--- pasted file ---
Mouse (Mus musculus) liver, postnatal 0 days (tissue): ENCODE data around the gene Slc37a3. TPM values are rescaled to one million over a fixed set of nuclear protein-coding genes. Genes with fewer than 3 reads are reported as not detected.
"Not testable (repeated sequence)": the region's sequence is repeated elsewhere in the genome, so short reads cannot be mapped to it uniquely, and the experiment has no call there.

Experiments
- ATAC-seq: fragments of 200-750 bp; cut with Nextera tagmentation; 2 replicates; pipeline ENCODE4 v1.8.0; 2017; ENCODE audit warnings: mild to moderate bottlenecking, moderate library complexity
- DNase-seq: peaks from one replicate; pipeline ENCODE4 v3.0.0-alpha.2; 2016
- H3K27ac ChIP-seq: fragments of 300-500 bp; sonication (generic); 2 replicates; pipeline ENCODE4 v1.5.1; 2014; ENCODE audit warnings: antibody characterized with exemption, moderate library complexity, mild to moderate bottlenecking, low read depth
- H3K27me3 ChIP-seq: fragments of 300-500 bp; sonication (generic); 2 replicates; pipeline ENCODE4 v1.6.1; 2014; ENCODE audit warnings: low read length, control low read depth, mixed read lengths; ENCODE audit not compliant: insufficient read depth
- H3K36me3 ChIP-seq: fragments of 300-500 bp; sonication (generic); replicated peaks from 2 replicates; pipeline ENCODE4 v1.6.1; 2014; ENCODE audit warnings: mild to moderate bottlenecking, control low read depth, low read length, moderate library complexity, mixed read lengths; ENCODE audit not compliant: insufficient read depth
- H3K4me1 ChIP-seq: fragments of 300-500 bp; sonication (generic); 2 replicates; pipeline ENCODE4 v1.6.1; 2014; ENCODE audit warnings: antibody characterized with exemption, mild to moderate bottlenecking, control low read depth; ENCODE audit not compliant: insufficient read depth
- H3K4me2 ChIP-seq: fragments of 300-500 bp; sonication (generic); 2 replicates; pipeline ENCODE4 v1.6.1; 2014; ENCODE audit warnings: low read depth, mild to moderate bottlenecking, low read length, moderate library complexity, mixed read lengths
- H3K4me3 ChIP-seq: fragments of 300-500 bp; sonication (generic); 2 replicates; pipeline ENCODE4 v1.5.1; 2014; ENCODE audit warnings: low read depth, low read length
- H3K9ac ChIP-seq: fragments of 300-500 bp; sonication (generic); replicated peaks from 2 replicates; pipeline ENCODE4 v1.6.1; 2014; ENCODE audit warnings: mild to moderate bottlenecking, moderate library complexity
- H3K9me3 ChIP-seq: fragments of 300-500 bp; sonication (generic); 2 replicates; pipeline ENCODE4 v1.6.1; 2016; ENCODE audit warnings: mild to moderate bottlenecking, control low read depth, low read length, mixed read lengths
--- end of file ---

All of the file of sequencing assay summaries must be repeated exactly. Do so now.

Mouse (Mus musculus) liver, postnatal 0 days (tissue): ENCODE data around the gene Slc37a3. TPM values are rescaled to one million over a fixed set of nuclear protein-coding genes. Genes with fewer than 3 reads are reported as not detected.
"Not testable (repeated sequence)": the region's sequence is repeated elsewhere in the genome, so short reads cannot be mapped to it uniquely, and the experiment has no call there.

Experiments
- ATAC-seq: fragments of 200-750 bp; cut with Nextera tagmentation; 2 replicates; pipeline ENCODE4 v1.8.0; 2017; ENCODE audit warnings: mild to moderate bottlenecking, moderate library complexity
- DNase-seq: peaks from one replicate; pipeline ENCODE4 v3.0.0-alpha.2; 2016
- H3K27ac ChIP-seq: fragments of 300-500 bp; sonication (generic); 2 replicates; pipeline ENCODE4 v1.5.1; 2014; ENCODE audit warnings: antibody characterized with exemption, moderate library complexity, mild to moderate bottlenecking, low read depth
- H3K27me3 ChIP-seq: fragments of 300-500 bp; sonication (generic); 2 replicates; pipeline ENCODE4 v1.6.1; 2014; ENCODE audit warnings: low read length, control low read depth, mixed read lengths; ENCODE audit not compliant: insufficient read depth
- H3K36me3 ChIP-seq: fragments of 300-500 bp; sonication (generic); replicated peaks from 2 replicates; pipeline ENCODE4 v1.6.1; 2014; ENCODE audit warnings: mild to moderate bottlenecking, control low read depth, low read length, moderate library complexity, mixed read lengths; ENCODE audit not compliant: insufficient read depth
- H3K4me1 ChIP-seq: fragments of 300-500 bp; sonication (generic); 2 replicates; pipeline ENCODE4 v1.6.1; 2014; ENCODE audit warnings: antibody characterized with exemption, mild to moderate bottlenecking, control low read depth; ENCODE audit not compliant: insufficient read depth
- H3K4me2 ChIP-seq: fragments of 300-500 bp; sonication (generic); 2 replicates; pipeline ENCODE4 v1.6.1; 2014; ENCODE audit warnings: low read depth, mild to moderate bottlenecking, low read length, moderate library complexity, mixed read lengths
- H3K4me3 ChIP-seq: fragments of 300-500 bp; sonication (generic); 2 replicates; pipeline ENCODE4 v1.5.1; 2014; ENCODE audit warnings: low read depth, low read length
- H3K9ac ChIP-seq: fragments of 300-500 bp; sonication (generic); replicated peaks from 2 replicates; pipeline ENCODE4 v1.6.1; 2014; ENCODE audit warnings: mild to moderate bottlenecking, moderate library complexity
- H3K9me3 ChIP-seq: fragments of 300-500 bp; sonication (generic); 2 replicates; pipeline ENCODE4 v1.6.1; 2016; ENCODE audit warnings: mild to moderate bottlenecking, control low read depth, low read length, mixed read lengths